LAS VEGAS—The Los Angeles Lakers lost 86-81 to the Boston Celtics on Saturday night in Las Vegas, but the ball bounced the way of the purple and gold when zooming out on the night.
More specifically, Lonzo Ball bounced back with a triple-double that displayed exactly why the Lakers had drafted the 19-year-old with the no. 2 over all pick in the 2017 NBA Draft.
Ball still struggled to find his shot and only made one of his five three-point attempts, but his ability to push the pace and set up teammates could not be ignored. Led by Ball, the Lakers began making extra passes and playing basketball in its most beautiful form.
"The way (Ball) plays the game, you can't help but follow when someone plays like that," Lakers coach Luke Walton said to reporters at halftime of Saturday's game. "You see other guys on the team already making the extra pass that they weren't making last night, and that's leadership. I'm thrilled with the way they're playing right now."
When the final buzzer sounded, Ball had 11 points, 11 rebounds, 11 assists, one block and one steal in his second Summer League game, which was a notable improvement on his debut one night earlier, when the former UCLA Bruin missed 10 of his 11 three-point attempts and only made two of his 15 field goal attempts over all.
Adding to the impressiveness of Ball's bounceback game was the fact that the Lakers announced that Brandon Ingram would not play on Satuday night or at any future point of the Summer League after the 19-year-old cramped up in the loss to the Clippers and had been previously playing through a sprained ankle.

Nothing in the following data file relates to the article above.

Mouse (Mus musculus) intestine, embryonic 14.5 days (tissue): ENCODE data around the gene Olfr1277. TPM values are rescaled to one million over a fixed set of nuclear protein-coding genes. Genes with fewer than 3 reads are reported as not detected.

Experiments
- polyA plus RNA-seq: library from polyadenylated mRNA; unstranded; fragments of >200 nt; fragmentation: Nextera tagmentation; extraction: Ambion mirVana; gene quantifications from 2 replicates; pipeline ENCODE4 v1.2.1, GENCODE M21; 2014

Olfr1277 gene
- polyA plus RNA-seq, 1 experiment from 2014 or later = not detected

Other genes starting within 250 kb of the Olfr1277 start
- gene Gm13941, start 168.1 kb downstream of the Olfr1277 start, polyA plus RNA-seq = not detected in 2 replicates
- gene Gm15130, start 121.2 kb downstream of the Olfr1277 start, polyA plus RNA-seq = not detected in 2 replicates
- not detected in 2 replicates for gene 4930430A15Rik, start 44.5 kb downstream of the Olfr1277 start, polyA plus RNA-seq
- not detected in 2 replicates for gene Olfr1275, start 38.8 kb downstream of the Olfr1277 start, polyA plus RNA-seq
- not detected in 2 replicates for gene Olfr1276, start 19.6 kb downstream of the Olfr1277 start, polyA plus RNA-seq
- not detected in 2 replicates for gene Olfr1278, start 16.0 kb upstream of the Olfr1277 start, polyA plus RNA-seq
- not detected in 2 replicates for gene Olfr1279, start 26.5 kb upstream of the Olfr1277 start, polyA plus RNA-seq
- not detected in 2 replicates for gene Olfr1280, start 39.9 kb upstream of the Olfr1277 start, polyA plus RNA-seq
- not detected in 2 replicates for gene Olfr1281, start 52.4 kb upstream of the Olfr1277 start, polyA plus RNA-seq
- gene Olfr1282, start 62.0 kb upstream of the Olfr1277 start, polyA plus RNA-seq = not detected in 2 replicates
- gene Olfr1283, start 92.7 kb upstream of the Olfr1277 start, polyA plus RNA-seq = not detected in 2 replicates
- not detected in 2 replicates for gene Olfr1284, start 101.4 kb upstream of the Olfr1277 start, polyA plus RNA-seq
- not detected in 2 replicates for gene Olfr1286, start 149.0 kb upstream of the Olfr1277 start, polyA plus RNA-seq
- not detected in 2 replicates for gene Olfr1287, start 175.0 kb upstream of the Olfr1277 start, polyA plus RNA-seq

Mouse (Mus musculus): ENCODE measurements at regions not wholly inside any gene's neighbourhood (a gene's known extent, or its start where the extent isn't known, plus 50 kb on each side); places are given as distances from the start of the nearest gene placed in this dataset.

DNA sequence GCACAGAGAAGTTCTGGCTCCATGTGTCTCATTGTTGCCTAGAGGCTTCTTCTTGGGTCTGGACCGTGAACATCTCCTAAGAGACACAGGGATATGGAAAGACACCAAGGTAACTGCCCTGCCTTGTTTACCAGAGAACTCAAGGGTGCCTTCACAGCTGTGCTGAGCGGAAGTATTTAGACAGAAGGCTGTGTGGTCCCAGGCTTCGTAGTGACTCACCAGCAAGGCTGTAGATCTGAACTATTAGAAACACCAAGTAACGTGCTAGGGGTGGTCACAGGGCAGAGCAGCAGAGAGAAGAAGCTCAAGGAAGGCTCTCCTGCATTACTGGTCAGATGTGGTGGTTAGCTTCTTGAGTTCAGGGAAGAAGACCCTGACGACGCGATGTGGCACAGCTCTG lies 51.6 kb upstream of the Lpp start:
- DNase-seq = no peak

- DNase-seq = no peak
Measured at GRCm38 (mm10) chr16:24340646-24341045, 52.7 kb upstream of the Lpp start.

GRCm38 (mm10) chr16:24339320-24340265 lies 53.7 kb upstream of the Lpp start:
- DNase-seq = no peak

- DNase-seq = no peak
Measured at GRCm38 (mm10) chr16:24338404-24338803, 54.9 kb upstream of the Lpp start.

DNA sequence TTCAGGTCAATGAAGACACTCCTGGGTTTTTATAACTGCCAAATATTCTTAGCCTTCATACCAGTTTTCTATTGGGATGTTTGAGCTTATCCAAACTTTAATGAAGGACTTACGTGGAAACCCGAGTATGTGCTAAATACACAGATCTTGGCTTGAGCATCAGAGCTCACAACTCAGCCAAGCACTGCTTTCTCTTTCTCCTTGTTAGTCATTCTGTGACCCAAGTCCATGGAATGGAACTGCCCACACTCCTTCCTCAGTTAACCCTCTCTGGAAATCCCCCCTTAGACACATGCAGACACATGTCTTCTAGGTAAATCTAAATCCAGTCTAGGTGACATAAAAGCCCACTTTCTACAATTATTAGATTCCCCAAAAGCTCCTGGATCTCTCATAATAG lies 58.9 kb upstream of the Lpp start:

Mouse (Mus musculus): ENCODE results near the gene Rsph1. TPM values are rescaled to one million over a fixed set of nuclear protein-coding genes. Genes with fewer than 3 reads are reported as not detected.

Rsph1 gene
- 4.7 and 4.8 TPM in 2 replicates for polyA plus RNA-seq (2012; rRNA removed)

"We're just trying to protect him from himself a little bit," Walton said about the decision to hold out Ingram, who had looked like the best player on the floor by a great distance the night before.
Losing the best scorer on the squad, Ball faced even more pressure to perform on Saturday night in front of a sold out Summer League audience, most of whom were Lakers' fans. Coming off a nationally televised game and receiving harsh criticism from analysts on both coasts, the 19-year-old seemingly did not let the pressure get to him.
The first sign of how the night would go arrived when Ball stepped up and make his first shot, a three-pointer, before going on to set up fellow rookie Kyle Kuzma throughout the night. Just as he had looked to get the ball into Ingram's hands a night earlier, Ball identified Kuzma as his primary weapon and found the forward with every opportunity. The Michigan native scored a game-high 31 points.
However, the Lakers did lose for the second night in a row, and the no. 3 pick in the 2017 NBA Draft, Jayson Tatum, led Boston with 27 points and 11 rebounds in the victory.
"Definitely felt better, better game, but we didn't get the win," Ball said after the game. "That's all we care about. Until we win, I'm not going to be happy."
During Summer League, winning and losing is not nearly as important as building chemistry and building confidence.
"It was a big comeback game for him," Lakers Summer League coach Judd Buechler said after the game. "I was really happy for him. You could just tell at times he felt more comfortable. The assists were there. He scored a little bit more."
Buechler added, "You could really see the adjustments he made from last night to tonight."
On Saturday, the scoreboard may have accurately listed the Celtics as winners, but fans of the Lakers and of Ball felt like winners, as their point guard of the future played with the skill, style and substance of a future superstar.